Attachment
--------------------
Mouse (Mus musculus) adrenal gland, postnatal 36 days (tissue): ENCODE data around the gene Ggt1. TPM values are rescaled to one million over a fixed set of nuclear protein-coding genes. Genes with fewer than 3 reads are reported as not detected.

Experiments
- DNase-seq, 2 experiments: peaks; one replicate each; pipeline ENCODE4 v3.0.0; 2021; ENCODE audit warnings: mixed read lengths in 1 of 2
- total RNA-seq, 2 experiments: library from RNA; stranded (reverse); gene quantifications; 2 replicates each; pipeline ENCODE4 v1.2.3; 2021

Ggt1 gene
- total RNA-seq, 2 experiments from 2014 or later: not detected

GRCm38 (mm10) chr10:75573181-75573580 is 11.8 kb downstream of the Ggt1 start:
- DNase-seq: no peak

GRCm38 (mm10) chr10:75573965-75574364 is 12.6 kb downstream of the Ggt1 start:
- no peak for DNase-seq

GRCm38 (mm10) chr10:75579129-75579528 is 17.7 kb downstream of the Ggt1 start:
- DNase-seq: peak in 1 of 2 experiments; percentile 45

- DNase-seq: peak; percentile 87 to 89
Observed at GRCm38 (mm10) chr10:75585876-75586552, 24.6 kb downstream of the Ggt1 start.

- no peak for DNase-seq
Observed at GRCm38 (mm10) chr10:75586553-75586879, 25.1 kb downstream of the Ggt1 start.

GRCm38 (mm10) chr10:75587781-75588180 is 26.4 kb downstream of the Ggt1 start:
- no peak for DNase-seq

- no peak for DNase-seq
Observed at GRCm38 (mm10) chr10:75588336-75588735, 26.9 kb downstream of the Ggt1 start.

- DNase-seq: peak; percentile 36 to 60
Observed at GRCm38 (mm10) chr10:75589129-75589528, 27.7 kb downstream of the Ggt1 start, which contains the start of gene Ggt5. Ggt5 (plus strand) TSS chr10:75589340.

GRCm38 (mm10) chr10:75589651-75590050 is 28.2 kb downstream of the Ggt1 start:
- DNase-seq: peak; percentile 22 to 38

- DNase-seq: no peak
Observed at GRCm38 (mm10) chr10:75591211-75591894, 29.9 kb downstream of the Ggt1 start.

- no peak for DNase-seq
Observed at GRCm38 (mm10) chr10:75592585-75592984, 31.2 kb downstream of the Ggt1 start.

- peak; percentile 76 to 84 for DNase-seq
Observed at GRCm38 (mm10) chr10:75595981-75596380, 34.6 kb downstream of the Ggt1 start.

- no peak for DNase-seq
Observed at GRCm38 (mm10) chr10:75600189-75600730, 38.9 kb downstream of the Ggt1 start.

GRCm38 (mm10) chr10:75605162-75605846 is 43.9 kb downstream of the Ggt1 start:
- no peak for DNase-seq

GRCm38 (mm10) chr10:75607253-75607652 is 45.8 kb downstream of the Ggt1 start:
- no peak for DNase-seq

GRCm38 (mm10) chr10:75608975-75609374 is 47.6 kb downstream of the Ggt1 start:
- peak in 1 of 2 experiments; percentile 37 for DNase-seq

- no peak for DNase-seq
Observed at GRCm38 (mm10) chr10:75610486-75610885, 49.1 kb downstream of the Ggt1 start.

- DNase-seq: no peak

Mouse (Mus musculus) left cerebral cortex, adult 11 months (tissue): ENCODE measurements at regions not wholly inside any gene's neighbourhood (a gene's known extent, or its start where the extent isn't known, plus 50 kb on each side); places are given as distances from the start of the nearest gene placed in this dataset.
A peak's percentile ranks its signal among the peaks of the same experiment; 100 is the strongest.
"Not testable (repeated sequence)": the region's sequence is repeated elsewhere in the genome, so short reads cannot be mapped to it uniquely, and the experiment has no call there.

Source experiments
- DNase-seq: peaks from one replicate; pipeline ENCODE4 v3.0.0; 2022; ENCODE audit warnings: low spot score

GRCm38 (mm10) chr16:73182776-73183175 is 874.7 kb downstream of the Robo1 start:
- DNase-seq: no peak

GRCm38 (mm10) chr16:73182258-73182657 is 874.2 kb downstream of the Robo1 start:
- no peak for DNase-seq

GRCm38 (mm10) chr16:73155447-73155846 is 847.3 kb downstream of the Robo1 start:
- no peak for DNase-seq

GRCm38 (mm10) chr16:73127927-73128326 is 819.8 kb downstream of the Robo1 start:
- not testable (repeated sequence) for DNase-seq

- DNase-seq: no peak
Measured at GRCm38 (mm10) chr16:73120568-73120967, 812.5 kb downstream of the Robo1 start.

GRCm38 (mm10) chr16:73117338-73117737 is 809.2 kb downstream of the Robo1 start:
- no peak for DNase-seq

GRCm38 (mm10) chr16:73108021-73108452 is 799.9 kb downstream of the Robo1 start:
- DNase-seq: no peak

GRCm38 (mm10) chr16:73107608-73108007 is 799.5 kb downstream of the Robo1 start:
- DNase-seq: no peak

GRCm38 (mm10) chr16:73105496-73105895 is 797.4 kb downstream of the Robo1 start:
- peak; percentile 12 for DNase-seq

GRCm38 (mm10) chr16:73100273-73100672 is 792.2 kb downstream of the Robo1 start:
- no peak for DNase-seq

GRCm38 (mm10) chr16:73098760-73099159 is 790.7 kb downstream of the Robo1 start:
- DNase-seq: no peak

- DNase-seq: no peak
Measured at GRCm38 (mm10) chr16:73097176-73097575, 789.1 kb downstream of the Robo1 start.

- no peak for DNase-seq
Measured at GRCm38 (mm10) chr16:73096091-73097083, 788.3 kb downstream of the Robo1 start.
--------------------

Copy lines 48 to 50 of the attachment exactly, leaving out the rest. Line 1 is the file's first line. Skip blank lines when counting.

- DNase-seq: no peak

GRCm38 (mm10) chr16:73182258-73182657 is 874.2 kb downstream of the Robo1 start:
- no peak for DNase-seq